NC State
  • Researchpp 5028-5040Gao, Q., You, J., Liao, X., and Wang, Z. (2023). “Identification and analysis of ancient ship wood excavated at Nantong hydraulic site,” BioResources 18(3), 5028-5040.AbstractArticlePDF

    The Nantong Ancient Ship refers to an ancient Chinese wooden ship of the late Ming Dynasty excavated in Nantong city in December 2022. This paper identifies the wood and discusses its related analysis. Wood samples extracted from the Nantong Ancient Ship were studied from the viewpoints of anatomy, physics, and chemistry. Microscopic identification results concluded that willow and Chinese fir were the main wood species used to make this ship. The content of holocellulose in the ancient wood was only 37.9 to 38.9%, while the content of lignin was 55.2 to 56.4%. The cellulose crystallinity of ancient wood was 39 to 42% lower than that of healthy recent wood. Fourier transform infrared (FTIR) spectra revealed that the deterioration of ancient wood caused cellulose and hemicellulose degradation, but no apparent lignin alteration. The results could provide a basis for drawing up a conservation plan for the Nantong Ancient Ship. They could also provide a reference for the research and conservation of other archaeological shipwrecks in China.

  • Researchpp 5041-5056Wang, Y., Ji, Q., and Li, H. (2023). “Preparation, characterization of chitin-based activated carbon for Orange II removal,” BioResources 18(3), 5041-5056.AbstractArticlePDF

    Chitin-based activated carbon (CAC) was prepared by a two-step process of carbonization and potassium carbonate chemical activation. The CAC was characterized using scanning electron microscopy (SEM), N2 adsorption/ desorption, Fourier transform infrared (FT-IR) spectroscopy, and X-ray photoelectron spectroscopy (XPS). The adsorption performance of CAC for Orange II (O II) was evaluated in terms of contact time, adsorption temperature, initial concentration, adsorption kinetics, adsorption isotherms, and thermodynamics. The CAC had a surface area of 1320 m2 g-1 and a total pore volume of 1.10 cm3 g-1. The maximum monolayer adsorption capacity was 1010 mg g-1 at 318.2 K for O II, respectively. Equilibrium isotherms showed that the Langmuir model had a higher coefficient of determination than the Freundlich model. The thermodynamic results indicated that the adsorption process of O II onto CAC 800 was spontaneous and endothermic. Given the results of this work, CAC can be used as an efficient adsorbent for the removal of dyes from wastewater.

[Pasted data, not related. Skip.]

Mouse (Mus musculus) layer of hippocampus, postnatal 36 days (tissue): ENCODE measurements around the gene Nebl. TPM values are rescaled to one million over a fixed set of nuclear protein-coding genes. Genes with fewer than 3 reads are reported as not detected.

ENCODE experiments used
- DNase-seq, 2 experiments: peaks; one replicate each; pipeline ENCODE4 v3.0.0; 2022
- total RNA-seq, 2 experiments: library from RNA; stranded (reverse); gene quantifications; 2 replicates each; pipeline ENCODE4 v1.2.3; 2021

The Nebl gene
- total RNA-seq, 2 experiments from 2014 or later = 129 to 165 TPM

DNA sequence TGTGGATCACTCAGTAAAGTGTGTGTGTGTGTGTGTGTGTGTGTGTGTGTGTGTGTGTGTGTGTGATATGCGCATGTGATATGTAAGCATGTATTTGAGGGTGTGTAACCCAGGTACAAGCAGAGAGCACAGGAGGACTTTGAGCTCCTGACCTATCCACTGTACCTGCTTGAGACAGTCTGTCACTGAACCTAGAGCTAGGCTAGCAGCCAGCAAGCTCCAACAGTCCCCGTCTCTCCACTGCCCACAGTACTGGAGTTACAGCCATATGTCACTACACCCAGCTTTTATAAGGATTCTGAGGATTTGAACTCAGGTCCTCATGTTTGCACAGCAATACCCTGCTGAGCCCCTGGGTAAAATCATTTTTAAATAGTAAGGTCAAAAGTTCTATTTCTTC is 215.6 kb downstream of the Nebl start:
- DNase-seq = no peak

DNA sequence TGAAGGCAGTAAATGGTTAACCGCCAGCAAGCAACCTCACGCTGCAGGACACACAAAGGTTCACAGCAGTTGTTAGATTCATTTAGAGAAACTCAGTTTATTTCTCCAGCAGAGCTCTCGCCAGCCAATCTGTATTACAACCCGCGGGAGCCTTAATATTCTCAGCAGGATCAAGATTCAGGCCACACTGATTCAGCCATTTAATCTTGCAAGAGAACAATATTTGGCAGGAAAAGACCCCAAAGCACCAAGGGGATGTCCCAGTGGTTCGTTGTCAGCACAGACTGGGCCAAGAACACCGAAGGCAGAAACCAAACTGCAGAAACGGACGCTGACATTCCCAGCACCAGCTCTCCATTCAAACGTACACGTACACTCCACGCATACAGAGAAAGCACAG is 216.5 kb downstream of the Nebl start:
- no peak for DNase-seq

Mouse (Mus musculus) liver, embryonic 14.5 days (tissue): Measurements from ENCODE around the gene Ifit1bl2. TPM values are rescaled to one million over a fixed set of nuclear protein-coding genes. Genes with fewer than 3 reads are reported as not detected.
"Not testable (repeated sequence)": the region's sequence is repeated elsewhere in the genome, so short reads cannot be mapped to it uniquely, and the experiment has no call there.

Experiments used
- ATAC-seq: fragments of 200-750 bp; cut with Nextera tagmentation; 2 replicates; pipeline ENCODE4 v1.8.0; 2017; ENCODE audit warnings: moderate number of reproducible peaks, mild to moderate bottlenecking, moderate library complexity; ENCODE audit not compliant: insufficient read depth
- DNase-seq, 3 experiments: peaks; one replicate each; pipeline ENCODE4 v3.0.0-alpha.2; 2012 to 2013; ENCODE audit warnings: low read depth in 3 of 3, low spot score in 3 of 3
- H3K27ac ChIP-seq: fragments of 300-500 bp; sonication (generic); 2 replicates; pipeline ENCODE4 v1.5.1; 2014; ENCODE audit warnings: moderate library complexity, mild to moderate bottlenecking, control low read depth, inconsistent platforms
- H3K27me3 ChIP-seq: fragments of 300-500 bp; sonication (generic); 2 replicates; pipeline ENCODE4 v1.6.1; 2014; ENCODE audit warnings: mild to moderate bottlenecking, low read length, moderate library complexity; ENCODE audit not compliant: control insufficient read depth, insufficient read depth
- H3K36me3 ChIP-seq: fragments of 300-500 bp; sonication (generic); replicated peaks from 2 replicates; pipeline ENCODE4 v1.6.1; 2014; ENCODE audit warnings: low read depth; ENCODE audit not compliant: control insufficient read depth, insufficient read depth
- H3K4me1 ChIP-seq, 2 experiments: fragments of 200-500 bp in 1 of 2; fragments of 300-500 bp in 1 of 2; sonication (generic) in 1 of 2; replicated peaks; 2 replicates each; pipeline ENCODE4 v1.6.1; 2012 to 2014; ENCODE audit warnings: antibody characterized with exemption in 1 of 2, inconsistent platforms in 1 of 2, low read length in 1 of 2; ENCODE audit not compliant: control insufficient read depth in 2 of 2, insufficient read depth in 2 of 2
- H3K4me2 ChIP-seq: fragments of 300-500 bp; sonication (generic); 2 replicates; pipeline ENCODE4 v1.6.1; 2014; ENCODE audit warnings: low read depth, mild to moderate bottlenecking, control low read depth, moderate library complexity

• Researchpp 5057-5072Tanifuji, K., Sakurai, K., Miyamoto, T., and Okayasu, Y. (2023). “Effect of chemical composition on thermal decomposition behavior of herbaceous plants for production of plant-based biochar for storing carbon in soils,” BioResources 18(3), 5057-5072.AbstractArticlePDF

    In order to use plant biomass as biochar for storing carbon in soils, the relationship between the chemical composition of plants and biochar yield obtained by thermogravimetric (TG) analysis was studied. The extractive content of herbaceous plants such as dokudami (Houttuynia cordata), halcyon (Erigeron philadelphicus), and mugwort (Artemisia Spp.) was higher than that of Japanese cypress (Chamaecyparis obtusa), and the yields at 250 and 300 °C tended to decrease with increasing extractive content of plants. This indicated the possibility that thermal decomposition of herbaceous plants can be conducted at low temperatures (below 350 °C). In addition, the content of crystalline carbohydrates (remaining upon treatment with 5% sulfuric acid) of herbaceous plants was lower than that of Japanese cypress, and the yield at 400 °C tended to decrease with increasing crystalline carbohydrate content of plants. This indicated the possibility that herbaceous plants can be used to obtain biochar with higher yield at 400 °C than woody plants. Therefore, herbaceous plants are considered to be feasible resources as raw materials for biochar production for storing carbon in soils.


  • Researchpp 5073-5084Hartono, R., Sutiawan, J., Hermawan, D., Wibowo, S., and Zulfiana, D. (2023). “Termite and decay resistances of Sumatran elephant dung-based particleboard modified with wood shavings and bamboo layering,” BioResources 18(3), 5073-5084.AbstractArticlePDF